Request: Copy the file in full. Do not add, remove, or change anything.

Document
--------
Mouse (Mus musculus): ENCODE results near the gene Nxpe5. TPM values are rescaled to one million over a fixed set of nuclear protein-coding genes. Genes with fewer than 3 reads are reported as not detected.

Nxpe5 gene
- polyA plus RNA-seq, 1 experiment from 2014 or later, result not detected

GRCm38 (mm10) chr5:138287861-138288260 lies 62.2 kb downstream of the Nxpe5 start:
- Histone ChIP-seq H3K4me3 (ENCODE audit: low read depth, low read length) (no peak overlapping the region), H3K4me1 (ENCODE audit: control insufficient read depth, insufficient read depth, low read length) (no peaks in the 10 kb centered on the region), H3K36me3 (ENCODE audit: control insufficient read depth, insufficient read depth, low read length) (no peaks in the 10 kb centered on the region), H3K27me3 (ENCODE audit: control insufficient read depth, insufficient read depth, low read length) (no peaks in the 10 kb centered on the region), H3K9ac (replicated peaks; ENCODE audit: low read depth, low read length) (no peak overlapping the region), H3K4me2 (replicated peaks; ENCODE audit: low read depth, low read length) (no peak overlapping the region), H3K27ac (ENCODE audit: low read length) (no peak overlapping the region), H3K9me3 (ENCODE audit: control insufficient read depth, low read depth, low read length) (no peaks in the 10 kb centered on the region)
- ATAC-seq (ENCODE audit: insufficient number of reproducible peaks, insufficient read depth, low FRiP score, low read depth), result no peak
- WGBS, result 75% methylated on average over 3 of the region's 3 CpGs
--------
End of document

Mouse (Mus musculus): ENCODE results near the gene Nxpe5. TPM values are rescaled to one million over a fixed set of nuclear protein-coding genes. Genes with fewer than 3 reads are reported as not detected.

Nxpe5 gene
- polyA plus RNA-seq, 1 experiment from 2014 or later, result not detected

GRCm38 (mm10) chr5:138287861-138288260 lies 62.2 kb downstream of the Nxpe5 start:
- Histone ChIP-seq H3K4me3 (ENCODE audit: low read depth, low read length) (no peak overlapping the region), H3K4me1 (ENCODE audit: control insufficient read depth, insufficient read depth, low read length) (no peaks in the 10 kb centered on the region), H3K36me3 (ENCODE audit: control insufficient read depth, insufficient read depth, low read length) (no peaks in the 10 kb centered on the region), H3K27me3 (ENCODE audit: control insufficient read depth, insufficient read depth, low read length) (no peaks in the 10 kb centered on the region), H3K9ac (replicated peaks; ENCODE audit: low read depth, low read length) (no peak overlapping the region), H3K4me2 (replicated peaks; ENCODE audit: low read depth, low read length) (no peak overlapping the region), H3K27ac (ENCODE audit: low read length) (no peak overlapping the region), H3K9me3 (ENCODE audit: control insufficient read depth, low read depth, low read length) (no peaks in the 10 kb centered on the region)
- ATAC-seq (ENCODE audit: insufficient number of reproducible peaks, insufficient read depth, low FRiP score, low read depth), result no peak
- WGBS, result 75% methylated on average over 3 of the region's 3 CpGs